Chenango Vision Center
Chenango Vision Center offers the latest and best designs of eyeglass lenses. Our experienced opticians will help you choose the best lens available for your visual needs.
Glass is the hardest lens material and offers the best protection against scratches. But glass lenses can shatter more easily than plastic lenses, are twice as heavy as plastic lenses, and don't provide as much protection from the sun's harmful ultraviolet (UV) rays.
For many years, CR-39 plastic has been the standard lens material for eyeglasses. ("CR-39" is the name given to the resin formulation by the original manufacturer.) CR-39 plastic lenses are half the weight of glass lenses, have better ultraviolet (UV) light protection, are less prone to shattering, and can be tinted more easily. And with an added scratch-resistant coating, they are nearly as resistant to scratches as glass lenses. CR-39 plastic lenses are about the same thickness as glass lenses.
Polycarbonate was one of the first "thinner, lighter" lens materials. Polycarbonate lenses are both thinner and lighter than CR-39 plastic lenses. But the most important feature of polycarbonate lenses is their impact resistance. Polycarbonate lenses are 10 times more impact-resistant than glass or regular plastic lenses, making them the preferred choice for safety glasses and eyewear for children and adults who desire lightweight, protective lenses. Polycarbonate lenses also block 100% of the harmful UV light.
Trivex is a relatively new material that is similar to polycarbonate lenses but with higher quality optics, and thus provides clearer vision. Trivex is lighter in weight than standard plastic but not quite as thin as polycarbonate. Trivex is a more rigid material, making it a better selection for rimless or drill mount frames. Trivex is just as impact resistant as polycarbonate and may also be prescribed for children’s lenses, sport lenses and safety lenses.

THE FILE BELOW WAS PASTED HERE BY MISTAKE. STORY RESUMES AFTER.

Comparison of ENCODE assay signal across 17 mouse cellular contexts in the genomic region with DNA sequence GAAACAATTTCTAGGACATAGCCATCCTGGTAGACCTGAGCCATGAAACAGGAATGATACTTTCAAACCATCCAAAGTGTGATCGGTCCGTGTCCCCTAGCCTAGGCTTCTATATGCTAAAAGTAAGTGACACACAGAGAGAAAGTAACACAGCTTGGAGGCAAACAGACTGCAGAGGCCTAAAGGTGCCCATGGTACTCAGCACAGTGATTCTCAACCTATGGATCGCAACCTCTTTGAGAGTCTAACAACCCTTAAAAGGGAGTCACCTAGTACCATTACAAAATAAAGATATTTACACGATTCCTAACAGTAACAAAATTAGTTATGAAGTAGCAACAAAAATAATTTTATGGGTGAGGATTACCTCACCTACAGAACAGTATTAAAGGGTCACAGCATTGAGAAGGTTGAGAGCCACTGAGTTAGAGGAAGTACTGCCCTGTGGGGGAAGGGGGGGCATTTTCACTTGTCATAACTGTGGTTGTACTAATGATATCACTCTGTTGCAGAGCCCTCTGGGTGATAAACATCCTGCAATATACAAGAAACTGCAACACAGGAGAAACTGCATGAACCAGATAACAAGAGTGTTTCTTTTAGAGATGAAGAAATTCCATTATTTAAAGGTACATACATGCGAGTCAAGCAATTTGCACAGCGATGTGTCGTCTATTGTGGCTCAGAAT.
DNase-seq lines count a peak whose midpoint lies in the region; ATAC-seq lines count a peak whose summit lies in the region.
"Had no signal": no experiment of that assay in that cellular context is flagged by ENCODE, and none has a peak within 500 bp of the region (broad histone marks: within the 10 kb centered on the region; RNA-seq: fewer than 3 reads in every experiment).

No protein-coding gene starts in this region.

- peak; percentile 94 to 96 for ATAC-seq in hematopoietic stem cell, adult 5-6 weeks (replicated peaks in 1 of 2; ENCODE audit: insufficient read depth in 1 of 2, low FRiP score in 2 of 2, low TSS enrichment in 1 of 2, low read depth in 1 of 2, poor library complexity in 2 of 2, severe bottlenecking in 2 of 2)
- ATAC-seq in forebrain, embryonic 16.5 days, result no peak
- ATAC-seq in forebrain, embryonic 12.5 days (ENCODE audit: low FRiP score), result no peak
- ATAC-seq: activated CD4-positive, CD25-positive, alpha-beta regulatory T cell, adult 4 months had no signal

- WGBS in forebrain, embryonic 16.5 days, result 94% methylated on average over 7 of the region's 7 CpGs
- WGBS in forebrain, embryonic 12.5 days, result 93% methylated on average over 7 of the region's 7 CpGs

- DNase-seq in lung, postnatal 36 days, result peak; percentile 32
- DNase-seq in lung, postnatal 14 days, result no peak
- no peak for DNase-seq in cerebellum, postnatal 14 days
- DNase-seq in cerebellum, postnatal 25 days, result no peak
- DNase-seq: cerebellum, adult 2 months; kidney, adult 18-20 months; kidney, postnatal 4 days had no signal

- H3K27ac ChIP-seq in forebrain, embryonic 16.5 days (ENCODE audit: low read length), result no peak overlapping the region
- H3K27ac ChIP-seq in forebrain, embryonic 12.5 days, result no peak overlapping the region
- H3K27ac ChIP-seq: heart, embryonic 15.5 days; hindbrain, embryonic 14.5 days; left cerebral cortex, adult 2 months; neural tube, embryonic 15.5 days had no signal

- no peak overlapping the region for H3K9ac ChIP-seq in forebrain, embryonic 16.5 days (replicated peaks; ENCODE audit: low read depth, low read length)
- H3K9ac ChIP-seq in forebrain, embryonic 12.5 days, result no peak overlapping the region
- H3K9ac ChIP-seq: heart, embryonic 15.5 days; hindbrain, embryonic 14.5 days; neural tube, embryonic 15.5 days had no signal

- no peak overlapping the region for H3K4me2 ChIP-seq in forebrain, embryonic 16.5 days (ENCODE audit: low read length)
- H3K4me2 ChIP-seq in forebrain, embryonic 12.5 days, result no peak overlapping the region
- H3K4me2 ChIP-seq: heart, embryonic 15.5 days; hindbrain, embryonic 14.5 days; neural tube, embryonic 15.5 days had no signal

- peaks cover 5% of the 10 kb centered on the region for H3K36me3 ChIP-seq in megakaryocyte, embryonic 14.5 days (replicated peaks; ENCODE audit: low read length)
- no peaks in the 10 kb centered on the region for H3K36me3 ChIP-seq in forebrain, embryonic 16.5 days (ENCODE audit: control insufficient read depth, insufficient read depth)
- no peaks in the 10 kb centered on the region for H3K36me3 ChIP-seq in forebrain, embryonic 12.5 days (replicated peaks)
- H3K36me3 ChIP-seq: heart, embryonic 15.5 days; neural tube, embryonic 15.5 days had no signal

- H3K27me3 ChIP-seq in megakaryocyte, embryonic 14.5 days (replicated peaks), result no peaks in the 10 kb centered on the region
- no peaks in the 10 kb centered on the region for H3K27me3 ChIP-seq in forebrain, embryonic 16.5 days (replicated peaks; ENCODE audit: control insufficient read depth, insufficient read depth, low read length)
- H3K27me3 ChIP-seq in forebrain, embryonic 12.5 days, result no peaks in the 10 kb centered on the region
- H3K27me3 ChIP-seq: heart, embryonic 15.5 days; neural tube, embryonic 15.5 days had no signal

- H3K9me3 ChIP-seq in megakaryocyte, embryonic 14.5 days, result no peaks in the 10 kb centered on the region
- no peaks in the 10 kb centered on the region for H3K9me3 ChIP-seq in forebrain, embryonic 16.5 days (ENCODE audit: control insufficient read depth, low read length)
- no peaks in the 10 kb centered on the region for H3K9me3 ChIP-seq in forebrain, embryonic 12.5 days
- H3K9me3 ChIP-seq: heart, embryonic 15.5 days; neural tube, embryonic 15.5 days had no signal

Polarized lenses are transparent pieces of material, usually glass or plastic, that block certain types of light waves. Sunglasses and camera lenses are often polarized to reduce glare from surfaces, such as light reflecting off a lake or the hood of a car. Somewhat like the way Venetian blinds control the amount of sunlight passing through a window, polarization blocks as much as 50% of the light passing through a lens. The person looking through the lens can still see clearly, but it reduces the brightness and glare of light.
Anti-reflective coating (also called AR coating or anti-glare coating) improves both your vision through your lenses and the appearance of your eyeglasses. Both benefits are due to AR coating's ability to eliminate reflections of light from the front and back surfaces of eyeglass lenses. AR coatings are extemely helpful in high glare environments such as night driving and viewing computer screens.
Chenango Vision Center recomends Crizal Anti glare coatings for superior performance and durability.
Photochromic lenses such as those made by Transitions Optical are clear (or nearly clear) indoors and darken automatically in response to sunlight outdoors. They also protect your eyes from 100 % of the sun's harmful ultraviolet radiation. These features make photochromic lenses a great convenience, because they reduce your need to wear prescription sunglasses in most outdoor conditions.
Today's photochromic lenses come in a wide variety of lens materials. So whether you prefer polycarbonate lenses, high-index lenses, or regular plastic or glass lenses, you typically will be able to purchase a photochromic version of your preferred lenses.
Some time after age 40, you will begin to notice the symptoms of presbyopia, including that feeling that your arms "aren't long enough" to hold a newspaper or magazine at a position where you can read it clearly. If you already wear prescription eyeglasses, this generally means you will need to begin wearing multifocal lenses to continue to see clearly at all distances. While most presbyopes these days choose line-free progressive lenses, conventional bifocals and trifocals have some advantages over progressives. In particular, bifocal and trifocal lenses usually provide wider lens areas for reading and computer work than progressive lenses.
Progressive lenses, sometimes called "no-line bifocals," eliminate the visible lines of traditional bifocals and trifocals and hide the fact that you need reading glasses. In addition to cosmetic advantages, progressive multifocal lenses provide a more natural correction of presbyopia. Instead of having just two or three lens powers like bifocals or trifocals, progressive lenses are true "multifocal" lenses that provide a seamless progression of many lens powers for all viewing distances. Chenango Vision Center recomends Varilux brand progressive lenses for their superior optics.
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